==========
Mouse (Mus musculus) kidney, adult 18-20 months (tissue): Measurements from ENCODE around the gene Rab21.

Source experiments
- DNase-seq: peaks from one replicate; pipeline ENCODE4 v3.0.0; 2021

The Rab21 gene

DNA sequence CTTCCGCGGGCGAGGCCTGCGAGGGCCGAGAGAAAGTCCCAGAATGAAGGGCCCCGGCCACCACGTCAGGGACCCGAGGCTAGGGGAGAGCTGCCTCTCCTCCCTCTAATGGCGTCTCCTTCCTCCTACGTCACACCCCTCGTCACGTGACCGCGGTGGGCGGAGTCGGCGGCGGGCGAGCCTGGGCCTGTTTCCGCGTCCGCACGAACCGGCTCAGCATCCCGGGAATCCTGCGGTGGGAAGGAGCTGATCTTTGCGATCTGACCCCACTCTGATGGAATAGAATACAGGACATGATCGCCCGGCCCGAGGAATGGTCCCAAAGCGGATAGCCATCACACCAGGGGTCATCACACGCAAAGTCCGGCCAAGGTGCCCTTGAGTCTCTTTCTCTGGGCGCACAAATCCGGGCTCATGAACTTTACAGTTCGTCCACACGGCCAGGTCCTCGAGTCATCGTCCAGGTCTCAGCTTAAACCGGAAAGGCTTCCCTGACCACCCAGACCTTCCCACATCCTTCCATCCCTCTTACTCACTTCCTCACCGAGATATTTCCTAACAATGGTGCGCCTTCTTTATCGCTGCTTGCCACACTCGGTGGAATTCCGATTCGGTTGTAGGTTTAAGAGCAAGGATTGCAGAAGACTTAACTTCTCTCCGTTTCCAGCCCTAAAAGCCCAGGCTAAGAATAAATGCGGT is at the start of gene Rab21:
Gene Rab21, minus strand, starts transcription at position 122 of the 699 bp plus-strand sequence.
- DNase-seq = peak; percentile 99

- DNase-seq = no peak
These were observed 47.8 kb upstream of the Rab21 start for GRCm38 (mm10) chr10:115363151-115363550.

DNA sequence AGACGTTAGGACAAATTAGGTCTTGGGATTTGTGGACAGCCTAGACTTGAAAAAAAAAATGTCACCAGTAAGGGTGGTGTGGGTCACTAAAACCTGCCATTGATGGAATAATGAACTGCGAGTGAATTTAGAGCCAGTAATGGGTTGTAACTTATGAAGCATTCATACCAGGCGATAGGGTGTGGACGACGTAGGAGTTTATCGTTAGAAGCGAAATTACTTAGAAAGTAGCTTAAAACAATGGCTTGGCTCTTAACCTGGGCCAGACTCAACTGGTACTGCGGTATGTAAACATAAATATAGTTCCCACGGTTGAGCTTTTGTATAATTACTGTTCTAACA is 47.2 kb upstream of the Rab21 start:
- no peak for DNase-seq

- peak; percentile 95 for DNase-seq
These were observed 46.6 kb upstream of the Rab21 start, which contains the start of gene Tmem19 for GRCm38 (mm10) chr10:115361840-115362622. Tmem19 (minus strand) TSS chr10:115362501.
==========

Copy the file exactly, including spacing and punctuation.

Mouse (Mus musculus) kidney, adult 18-20 months (tissue): Measurements from ENCODE around the gene Rab21.

Source experiments
- DNase-seq: peaks from one replicate; pipeline ENCODE4 v3.0.0; 2021

The Rab21 gene

DNA sequence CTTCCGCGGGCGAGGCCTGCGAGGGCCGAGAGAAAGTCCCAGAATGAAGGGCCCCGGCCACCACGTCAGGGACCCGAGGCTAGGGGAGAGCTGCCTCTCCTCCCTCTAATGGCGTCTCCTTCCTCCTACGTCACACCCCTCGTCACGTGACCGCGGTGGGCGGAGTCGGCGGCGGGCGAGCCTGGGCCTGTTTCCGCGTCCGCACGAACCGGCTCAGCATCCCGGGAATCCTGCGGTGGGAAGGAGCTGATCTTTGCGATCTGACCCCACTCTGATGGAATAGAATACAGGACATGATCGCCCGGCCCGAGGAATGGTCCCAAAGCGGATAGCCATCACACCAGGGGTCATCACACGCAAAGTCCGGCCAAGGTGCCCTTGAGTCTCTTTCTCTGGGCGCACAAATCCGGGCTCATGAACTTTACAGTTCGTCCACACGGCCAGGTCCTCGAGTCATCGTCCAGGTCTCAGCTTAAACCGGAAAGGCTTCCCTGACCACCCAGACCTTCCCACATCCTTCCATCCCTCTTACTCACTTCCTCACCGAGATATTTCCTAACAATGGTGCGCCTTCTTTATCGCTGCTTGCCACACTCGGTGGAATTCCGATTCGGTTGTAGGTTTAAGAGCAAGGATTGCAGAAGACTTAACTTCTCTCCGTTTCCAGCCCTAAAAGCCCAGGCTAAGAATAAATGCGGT is at the start of gene Rab21:
Gene Rab21, minus strand, starts transcription at position 122 of the 699 bp plus-strand sequence.
- DNase-seq = peak; percentile 99

- DNase-seq = no peak
These were observed 47.8 kb upstream of the Rab21 start for GRCm38 (mm10) chr10:115363151-115363550.

DNA sequence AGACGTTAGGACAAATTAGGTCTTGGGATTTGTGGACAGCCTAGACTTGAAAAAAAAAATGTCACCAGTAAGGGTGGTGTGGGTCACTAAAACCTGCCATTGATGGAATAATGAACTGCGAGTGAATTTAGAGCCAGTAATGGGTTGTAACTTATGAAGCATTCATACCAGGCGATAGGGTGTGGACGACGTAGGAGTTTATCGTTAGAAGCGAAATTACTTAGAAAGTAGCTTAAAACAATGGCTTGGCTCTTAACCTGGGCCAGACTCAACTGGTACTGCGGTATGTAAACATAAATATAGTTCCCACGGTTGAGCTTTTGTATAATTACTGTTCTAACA is 47.2 kb upstream of the Rab21 start:
- no peak for DNase-seq

- peak; percentile 95 for DNase-seq
These were observed 46.6 kb upstream of the Rab21 start, which contains the start of gene Tmem19 for GRCm38 (mm10) chr10:115361840-115362622. Tmem19 (minus strand) TSS chr10:115362501.